Hamas: From Resistance to Government by Paola Caridi

Hamas: From Resistance to Government

Seven Stories Press

Acknowledgments, a Foreword and Emotional Prologue  give you a basis for understanding where Caridi is coming from, especially as student of Paolo Spriano, historian of the Italian Communist and participant in the Italian armed Resistance to Nazism and Fascism during World War II (WWII), and an Italian living in the Middle East.

In the first chapter Caridi writes of the emergence and growth of Harakat al-Muqawwama al-Islamiyya (HAMAS) out of the Palestinian Muslim Brotherhood during the First Intifada, then backtracks to the Muslim Brotherhood’s emergence in Gaza as an offshoot of the Egyptian Muslim Brotherhood, sometime shortly after WWII, and its participation in the first Arab-Israeli War of 1948.  Other topics include the 1967 war, and how the separated West Bank and Gaza Strip started on different paths influenced by Jordan and Egypt respectively, and how the Muslim Brotherhood developed in those countries.  Other resistance groups such as the Palestinian Liberation Organization (PLO), and their struggles with both the Israelis and the Muslim Brotherhood and documented, especially as a new mass student movement took shape in the 1970s and ’80s.  The chapter comes full circle as the First Intifada erupts, and the public declaration of Hamas is decided upon.

The second chapter, “Snapshots from Hamas’s World” focuses on the charitable organizations Hamas members have participated in, how they have related to media including music and dramatic films, and the Hijab.

The third chapter, “Consolidation” focuses largely on Hamas’s participation in the First Intifada, its organizational decision making process which is a form of Democratic Centralism, Israel’s attempts to destroy the organization through waves of arrests and targeted assassinations, and the emergence in new generations of leaders.  The international political situation is kept in perspective as fall out from the Iraqi invasion of Kuwait, and subsequent Operations Desert Shield and Storm are documented, as Hamas was expelled from Kuwait along with other Palestinians.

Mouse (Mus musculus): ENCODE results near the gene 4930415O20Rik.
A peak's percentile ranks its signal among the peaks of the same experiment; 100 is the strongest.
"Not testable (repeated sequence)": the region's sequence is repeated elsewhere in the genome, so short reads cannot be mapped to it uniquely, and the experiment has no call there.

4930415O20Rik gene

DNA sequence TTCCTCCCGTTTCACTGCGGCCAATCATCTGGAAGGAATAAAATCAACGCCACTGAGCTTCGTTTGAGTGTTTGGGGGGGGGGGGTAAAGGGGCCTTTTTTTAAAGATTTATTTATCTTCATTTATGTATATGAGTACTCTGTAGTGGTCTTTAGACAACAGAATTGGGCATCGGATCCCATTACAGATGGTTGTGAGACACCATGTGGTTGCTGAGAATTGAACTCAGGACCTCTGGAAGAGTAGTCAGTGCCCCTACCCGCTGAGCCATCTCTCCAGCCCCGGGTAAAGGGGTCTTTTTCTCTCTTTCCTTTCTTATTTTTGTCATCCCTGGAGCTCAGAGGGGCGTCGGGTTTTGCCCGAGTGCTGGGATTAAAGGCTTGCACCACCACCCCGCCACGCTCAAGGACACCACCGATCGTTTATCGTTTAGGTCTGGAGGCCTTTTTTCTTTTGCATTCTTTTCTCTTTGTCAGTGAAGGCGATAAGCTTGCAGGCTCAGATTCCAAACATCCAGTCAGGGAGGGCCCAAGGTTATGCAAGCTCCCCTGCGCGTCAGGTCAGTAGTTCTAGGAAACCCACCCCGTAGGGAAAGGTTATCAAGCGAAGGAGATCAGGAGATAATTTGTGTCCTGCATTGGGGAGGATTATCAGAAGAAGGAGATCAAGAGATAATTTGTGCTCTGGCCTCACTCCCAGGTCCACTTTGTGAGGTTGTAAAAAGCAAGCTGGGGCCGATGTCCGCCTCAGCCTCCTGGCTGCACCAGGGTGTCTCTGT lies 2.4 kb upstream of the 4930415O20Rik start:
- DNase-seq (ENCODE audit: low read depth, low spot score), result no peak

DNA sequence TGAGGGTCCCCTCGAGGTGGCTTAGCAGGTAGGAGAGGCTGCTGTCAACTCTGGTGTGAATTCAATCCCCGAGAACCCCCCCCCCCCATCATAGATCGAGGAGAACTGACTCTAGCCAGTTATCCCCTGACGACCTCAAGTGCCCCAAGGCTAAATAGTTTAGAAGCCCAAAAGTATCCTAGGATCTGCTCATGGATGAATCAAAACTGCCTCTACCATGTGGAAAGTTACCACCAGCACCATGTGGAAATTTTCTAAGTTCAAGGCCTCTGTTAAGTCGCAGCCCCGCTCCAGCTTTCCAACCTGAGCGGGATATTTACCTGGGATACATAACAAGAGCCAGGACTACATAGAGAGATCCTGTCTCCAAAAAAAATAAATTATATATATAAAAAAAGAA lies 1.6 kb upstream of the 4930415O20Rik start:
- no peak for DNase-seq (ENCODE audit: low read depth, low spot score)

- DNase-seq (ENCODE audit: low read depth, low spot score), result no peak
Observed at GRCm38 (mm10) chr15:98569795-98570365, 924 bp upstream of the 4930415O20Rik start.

The fourth chapter backtracks to the story of Sheikh Izz al-Din al-Qassam, for whom al-Qassam rockets are named, and the Gret Arab Revolt of 1936-9 that his death may have triggered.  The Hebron Massacre of 1994 is also heavily documented to detail settler violence and its effects on the tactics of the Palestinian resistance.  Hamas’s entry into the Second Intifada is also written about, which actually wasn’t until the spring of 2001 after Ariel Sharon’s electoral victory.

The fifth chapter is about Hamas’s decision to enter electoral politics with its Cairo Declaration, a watershed already defined as a before and after moment.  The chapter starts with Yasser Arafat’s death, and the assassination of Hamas leader sheikh Ahmed Yassin some months earlier.  Other elections are written about, and how Hamas had made its decisions on how to relate to them.  various levels of violence continued and are described.

The sixth chapter is about the January 2006 and how Hamas actually wields power.  The politicians are described, and the international policies that attempted to strangle Hamas, and how they tried to rally support to counter them.

The seventh chapter is heavily about the attempts at a national unity government, the Prisoners’ Document that came out of the factions members behind bars that served as a potential model for unity, and the June 2007 street battles between Hamas and Fatah that led to Hamas’s coup in Gaza.

The eighth and final chapter is a more thorough going over of the Hamas governemnt, including international relations and factional struggles such as against the Salafist Islamic fundamentalists.

The Epilogue is a great recap of the book that could stand alone as an excellent essay on Hamas, though I don’t believe it actually added anything to the book except where the author mentions accusations that Hamas has started to serve itself, contrary to many of the mentions of how power hasn’t changed hamas earlier in the text, and an indepth description of Hamas in the West Bank since the 2005/6 elections.

Interviewees for her book include, but are not limited to people such as Abu Musameh, one of the longest-standing members of Hamas who had joined the Muslim Brotherhood in the 1970s, Jamila Abdallah al Taha Shanti, a female Muslim Brotherhood militant since 1980 who co-founder and chief of Hamas’s women’s sector, and Farhat As’ad, a West Bank Hamas leader and campaign organizer for the January 2006 Palestinian elections.

Other major organizations mentioned in the book are Islamic Jihad and the Popular Front for the Liberation of Palestine (PFLP).

After the Epilogue are 60 biographical sketches of variouse Palestinian leaders, that is also a work that could stand on its own and was well worth reading.


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